– the most common type of testicular cancer is known as ‘germ cell testicular cancer’ which accounts for around 95% of all cancers.
– germ cells are a type of cell that the body uses to help create sperm.
there are two main subtypes of germ cell testicular cancer, they are:
– seminomas, 40%
– non seminomas, 60%
seminomas and non seminomas tend to respond well to chemotherapy.
– UNDERSCENDED TESTICLES = the babies testicles should have moved down by the age of 1, if not they may have a higher risk of getting testicular cancer.
– AGE AND RACE = testicular cancer is more common in young and middle aged men affecting those between 20 and 44 years of age, with 90% of cases affecting men under the age of 55.
– more common in white men.
– FAMILY HISTORY = having a close relative with a history of testicular cancer , this increases your risk of developing it.
– father = 4-6 times more likely
– brother = 8-10 times more likely.
– INFERTILITY = men who are infertile are three times more likely to develop testicular cancer than fertile men.
– SMOKING = long term smokers – 20 cigarettes a day for 12 years are twice more likely to develop testicular cancer.
– HIV AND AIDS = people who have had HIV and AID’s have an increased risk of testicular cancer.
– the lump or swelling can be about the size of a pea or larger.
– a dull ache or sharp pain in the testicles or scrotum, which may come and go.
– a feeling of heaviness in the scrotum.
– a dull ache in the lower abdomen (stomach area)
– a sudden collection of fluid in the scrotum.
– feeling fatigue.
– a general feeling of being unwell.
METASTATIC CANCER: = if testicular cancer or other cancer has spread to other parts of the body.
– around 5% of people with testicular cancer will experience symptoms of metastatic cancer.
– most common place for testicular cancer to spread to is nearby lymph nodes in the abdomen or lungs.
– symptoms include:
. persistent cough
. coughing or spitting up blood
.shortness of breath
– whether it is seminomas or non seminomas.
– the stage of cancer.
the first treatment option for all cases of testicular cancer, what ever the stage is to surgically remove the affected testicle (archidectomy).
– staged numerically
TNM STAGING SYSTEM:
T = indicates size of tumour
N = indicates whether cancer has spread to lymph nodes.
M = indicated whether cancer has spread to other parts of the body (metastasis).
NUMERICALLY STAGING SYSTEM:
stage 1 = cancer is inside testicles.
stage 2 = cancer spread from testicles to lymph nodes.
stage 3 = spread to lymph nodes and upper chest.
stage 4 = has spread to other organs, such as lungs.
– non seminomas = close follow up may be recommended and a short course of chemotherapy.
– further surgery may be needed after chemotherapy to remove any affected lymph nodes.
– MDT specialists will make recommendations, but final decision will be made by the patient.
the GP will carry out a physical examination ( torch light test).
– shines a small light against the lump in the testicle to see if light shines through.
– cancerous lumps tend to be solid which means light cant pass through.
if lump is cancerous they will be referred to secondary care.
2. in secondary care, a scrotal ultra sound will be performed , which will detect the position and size of abnormality.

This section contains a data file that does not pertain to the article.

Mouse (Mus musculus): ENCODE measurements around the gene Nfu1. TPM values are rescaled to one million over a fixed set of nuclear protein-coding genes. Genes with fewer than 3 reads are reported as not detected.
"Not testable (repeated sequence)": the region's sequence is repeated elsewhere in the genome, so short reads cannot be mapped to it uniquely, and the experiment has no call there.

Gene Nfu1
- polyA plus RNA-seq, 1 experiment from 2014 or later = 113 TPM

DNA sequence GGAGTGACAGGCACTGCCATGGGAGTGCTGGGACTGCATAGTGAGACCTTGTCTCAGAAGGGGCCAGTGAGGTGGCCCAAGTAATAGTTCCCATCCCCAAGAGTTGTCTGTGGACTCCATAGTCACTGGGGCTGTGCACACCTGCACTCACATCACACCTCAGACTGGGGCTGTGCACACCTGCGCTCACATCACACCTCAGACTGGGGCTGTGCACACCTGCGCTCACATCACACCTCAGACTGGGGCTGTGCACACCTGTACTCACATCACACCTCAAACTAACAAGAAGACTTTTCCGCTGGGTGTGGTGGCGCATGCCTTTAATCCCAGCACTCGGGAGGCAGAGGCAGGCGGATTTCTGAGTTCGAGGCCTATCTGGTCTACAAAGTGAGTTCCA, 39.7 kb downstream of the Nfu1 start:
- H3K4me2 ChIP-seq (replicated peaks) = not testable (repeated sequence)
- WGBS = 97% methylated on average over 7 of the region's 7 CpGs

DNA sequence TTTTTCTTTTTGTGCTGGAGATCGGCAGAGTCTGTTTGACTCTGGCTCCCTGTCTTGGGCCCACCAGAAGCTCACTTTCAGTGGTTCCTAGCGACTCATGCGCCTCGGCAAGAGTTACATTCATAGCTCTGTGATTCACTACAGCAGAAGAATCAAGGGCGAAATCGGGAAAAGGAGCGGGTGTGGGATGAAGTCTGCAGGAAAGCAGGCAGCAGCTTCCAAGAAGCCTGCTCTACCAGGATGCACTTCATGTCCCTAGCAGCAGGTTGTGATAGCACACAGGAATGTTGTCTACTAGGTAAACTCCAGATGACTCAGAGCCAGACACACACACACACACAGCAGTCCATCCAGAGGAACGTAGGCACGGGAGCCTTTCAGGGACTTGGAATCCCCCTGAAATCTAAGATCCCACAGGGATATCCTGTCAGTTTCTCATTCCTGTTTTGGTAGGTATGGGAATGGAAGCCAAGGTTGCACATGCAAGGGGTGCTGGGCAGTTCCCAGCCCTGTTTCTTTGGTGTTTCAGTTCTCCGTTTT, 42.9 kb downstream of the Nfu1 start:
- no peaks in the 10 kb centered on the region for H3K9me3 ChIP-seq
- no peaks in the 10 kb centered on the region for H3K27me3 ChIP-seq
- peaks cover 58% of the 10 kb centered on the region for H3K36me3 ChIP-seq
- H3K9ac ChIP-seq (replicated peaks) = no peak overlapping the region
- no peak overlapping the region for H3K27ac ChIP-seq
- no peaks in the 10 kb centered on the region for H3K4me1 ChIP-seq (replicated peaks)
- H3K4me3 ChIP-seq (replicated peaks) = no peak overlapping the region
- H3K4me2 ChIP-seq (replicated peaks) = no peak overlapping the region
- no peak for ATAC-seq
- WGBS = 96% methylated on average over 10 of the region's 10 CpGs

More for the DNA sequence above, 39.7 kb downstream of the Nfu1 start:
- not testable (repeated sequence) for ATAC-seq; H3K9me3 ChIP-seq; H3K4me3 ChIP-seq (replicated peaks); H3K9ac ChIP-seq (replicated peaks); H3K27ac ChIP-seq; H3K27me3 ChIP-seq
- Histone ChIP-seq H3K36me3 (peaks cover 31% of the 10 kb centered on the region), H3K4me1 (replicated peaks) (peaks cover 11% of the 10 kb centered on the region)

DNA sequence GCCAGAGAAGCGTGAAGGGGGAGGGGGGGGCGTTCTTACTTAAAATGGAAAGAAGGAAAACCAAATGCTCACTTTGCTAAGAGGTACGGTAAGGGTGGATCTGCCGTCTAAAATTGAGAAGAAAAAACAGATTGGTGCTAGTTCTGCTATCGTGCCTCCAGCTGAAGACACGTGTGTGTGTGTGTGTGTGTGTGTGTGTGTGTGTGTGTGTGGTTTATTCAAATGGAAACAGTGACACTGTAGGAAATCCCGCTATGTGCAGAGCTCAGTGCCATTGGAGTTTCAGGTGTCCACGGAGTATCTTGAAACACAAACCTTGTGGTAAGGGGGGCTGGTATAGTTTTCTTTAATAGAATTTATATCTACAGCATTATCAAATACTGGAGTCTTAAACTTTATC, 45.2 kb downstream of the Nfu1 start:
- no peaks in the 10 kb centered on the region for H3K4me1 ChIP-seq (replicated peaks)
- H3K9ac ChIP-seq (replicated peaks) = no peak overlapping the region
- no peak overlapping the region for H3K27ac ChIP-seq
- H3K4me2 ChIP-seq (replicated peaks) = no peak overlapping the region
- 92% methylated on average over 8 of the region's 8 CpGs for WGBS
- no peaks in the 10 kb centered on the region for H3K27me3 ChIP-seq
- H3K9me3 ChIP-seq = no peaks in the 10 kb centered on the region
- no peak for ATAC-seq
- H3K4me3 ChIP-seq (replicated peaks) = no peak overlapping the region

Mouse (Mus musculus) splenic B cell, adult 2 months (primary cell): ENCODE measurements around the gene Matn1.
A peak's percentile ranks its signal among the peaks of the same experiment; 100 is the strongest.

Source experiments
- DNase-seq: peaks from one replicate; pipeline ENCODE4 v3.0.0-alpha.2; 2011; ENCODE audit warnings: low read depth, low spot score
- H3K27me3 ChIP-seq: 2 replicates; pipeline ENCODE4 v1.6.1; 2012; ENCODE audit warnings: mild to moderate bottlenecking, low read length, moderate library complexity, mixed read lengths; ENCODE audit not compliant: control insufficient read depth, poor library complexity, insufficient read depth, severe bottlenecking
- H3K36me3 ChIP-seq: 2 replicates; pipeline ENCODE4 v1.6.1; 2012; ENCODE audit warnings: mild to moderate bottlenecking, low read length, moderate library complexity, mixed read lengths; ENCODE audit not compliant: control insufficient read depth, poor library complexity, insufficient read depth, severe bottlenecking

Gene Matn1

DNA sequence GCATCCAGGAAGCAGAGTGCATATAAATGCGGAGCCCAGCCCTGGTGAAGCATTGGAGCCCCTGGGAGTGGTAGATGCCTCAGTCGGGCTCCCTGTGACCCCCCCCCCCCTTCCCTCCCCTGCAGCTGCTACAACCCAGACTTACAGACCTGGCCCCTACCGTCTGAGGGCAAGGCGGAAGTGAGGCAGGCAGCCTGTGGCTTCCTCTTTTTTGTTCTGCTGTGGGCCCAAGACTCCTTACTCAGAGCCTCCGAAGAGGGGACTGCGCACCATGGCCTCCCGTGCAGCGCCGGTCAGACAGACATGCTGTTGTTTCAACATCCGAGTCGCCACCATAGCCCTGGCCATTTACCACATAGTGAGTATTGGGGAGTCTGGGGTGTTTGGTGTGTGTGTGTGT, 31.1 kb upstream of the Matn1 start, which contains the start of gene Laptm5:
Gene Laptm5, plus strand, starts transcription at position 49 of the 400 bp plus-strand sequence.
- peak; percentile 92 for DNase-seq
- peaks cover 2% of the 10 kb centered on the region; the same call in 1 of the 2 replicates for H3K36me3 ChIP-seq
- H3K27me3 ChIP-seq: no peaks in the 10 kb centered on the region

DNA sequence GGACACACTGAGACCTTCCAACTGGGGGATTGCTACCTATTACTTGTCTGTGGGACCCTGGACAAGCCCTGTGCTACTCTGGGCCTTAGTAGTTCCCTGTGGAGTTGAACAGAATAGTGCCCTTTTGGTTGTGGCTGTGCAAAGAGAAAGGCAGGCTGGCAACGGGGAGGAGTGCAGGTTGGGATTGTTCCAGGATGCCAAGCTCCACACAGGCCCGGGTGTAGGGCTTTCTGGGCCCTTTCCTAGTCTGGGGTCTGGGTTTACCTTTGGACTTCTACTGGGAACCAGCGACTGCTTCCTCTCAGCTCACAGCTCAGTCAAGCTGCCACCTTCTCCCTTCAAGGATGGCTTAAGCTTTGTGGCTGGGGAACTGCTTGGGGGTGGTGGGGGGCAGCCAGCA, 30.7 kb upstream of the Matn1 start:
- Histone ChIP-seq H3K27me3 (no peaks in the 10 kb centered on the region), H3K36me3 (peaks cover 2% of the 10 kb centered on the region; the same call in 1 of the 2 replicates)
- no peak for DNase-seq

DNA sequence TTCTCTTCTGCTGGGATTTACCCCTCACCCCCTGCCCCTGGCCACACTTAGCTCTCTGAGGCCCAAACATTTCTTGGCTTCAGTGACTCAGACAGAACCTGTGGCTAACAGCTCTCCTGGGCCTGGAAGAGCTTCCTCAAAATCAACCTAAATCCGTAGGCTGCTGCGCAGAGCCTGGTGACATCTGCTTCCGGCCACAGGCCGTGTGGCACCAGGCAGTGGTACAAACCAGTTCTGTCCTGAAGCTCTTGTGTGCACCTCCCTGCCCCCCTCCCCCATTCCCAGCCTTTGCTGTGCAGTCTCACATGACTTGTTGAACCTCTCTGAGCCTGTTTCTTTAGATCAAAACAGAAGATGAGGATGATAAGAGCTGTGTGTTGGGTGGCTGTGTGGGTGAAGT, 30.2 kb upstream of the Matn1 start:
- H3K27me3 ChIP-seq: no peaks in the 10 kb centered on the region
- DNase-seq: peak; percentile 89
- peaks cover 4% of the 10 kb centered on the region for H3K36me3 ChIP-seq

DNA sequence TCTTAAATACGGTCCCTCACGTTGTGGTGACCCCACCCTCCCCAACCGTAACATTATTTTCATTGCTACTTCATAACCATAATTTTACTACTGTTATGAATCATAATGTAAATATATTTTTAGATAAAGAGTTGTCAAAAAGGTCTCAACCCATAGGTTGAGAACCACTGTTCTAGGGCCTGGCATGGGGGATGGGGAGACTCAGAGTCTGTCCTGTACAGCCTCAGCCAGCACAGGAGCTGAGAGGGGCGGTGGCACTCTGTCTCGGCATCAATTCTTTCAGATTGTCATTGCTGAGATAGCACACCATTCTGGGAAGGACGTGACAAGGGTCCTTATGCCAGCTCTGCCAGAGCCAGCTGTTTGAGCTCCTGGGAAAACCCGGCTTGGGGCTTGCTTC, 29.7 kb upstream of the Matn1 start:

– if lump is filled with fluid it is known as a cyst and is harmless. a more solid lump may be a sign of cancer.
-blood tests will be performed to look for hormones which are known as markers.
-testicular cancer produces markers , markers in the blood will be tested for:
. AFP ( alpha feta protein)
. HCG ( human chronic gonadotrpin)
. LDH ( lactate dehydrogenate)
. cells are taken from the lump and sent to the lab to be analysed.
– safest way is to remove testicle, this process is called orchidectomy.
3. cancer is staged either by TNM or numerically.
– if MDT think cancer has spread to lymph nodes and lungs, may require chest x ray, MRI scan or CT scan to check for signs of spreading cancer.
4. in cases of stage 2 and 3 cancer, three to four cycles of chemotherapy are given using a combination of medications.
– further surgery may sometimes be needed after chemotherapy to remove any affected lymph nodes.
5. a similar treatment plan is used to treat stage 4 cancer.
– additional surgery may also be required to remove tumours from other parts of the body such as the lungs.
6. follow up:
– around 25 – 30 % of people experience a return of cancer, usually within first two years after treatment has finished.
– regular checks-
– blood test for markers
– chest x ray
– CT scan.
– a medical oncologist = specialist cancer doctor
– a pathologist = specialist in study of cancer cells
– urological surgeon = who performs operation.
– a radiologist = performs ultrasound scans.
– a pharmacist = provides chemotherapy drug
– a psychologist = provides psychological support
– a specialist cancer nurse
– a cancer counsellor = provides someone to discuss problems and financial advice and support.
INDIVIDUALITY = the GP and MDT will ensure that the patient is put at the centre of the care by knowing their individual needs, problems, history and details.
RIGHTS= patients have the right to know everything that is going on and should be involved in all discussions and decision making.
PARTNERSHIP AND SUPPORT = patient will be given support from the MDT and cancer counsellor to help the patient to cope with what they are going through.
CHOICE = patient is given the choice of whether to go through treatment or not.
RESPECT = giving the patient all the information, advice, support and treatment they need.
– social relationships with others who have testicular cancer.
– more support and attention from family members and friends who want to support you through cancer.
-pain in the testicle
-pain from surgery
– removal of testicle.
– embarrassment of removal of testicle
– learn about signs and symptoms
– parking fees when going to hospital and clinics.